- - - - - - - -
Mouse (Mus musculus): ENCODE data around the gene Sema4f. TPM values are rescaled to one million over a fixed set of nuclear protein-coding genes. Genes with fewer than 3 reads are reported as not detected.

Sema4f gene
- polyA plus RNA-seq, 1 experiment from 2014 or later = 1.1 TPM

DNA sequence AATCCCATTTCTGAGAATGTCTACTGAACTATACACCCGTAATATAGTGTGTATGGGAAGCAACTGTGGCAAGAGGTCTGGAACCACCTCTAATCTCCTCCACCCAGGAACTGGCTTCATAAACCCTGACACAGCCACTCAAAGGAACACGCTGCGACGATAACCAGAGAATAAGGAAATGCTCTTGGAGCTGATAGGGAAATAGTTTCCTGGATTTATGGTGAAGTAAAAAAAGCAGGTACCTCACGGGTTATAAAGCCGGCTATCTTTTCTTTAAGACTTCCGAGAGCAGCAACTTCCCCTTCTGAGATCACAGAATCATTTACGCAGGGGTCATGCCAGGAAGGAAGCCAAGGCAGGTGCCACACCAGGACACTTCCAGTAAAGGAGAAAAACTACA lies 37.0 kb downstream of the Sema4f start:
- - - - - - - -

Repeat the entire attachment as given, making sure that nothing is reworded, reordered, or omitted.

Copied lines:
Mouse (Mus musculus): ENCODE data around the gene Sema4f. TPM values are rescaled to one million over a fixed set of nuclear protein-coding genes. Genes with fewer than 3 reads are reported as not detected.

Sema4f gene
- polyA plus RNA-seq, 1 experiment from 2014 or later = 1.1 TPM

DNA sequence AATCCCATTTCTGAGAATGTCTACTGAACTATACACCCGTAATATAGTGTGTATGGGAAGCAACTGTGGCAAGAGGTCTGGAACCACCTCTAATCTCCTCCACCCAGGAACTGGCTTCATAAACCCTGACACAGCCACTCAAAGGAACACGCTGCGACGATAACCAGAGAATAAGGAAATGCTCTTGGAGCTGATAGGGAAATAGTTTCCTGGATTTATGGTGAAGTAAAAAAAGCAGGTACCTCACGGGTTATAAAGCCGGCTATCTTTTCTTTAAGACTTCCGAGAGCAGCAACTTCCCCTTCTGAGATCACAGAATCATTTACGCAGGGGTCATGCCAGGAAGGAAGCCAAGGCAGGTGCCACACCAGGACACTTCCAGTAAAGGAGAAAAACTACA lies 37.0 kb downstream of the Sema4f start: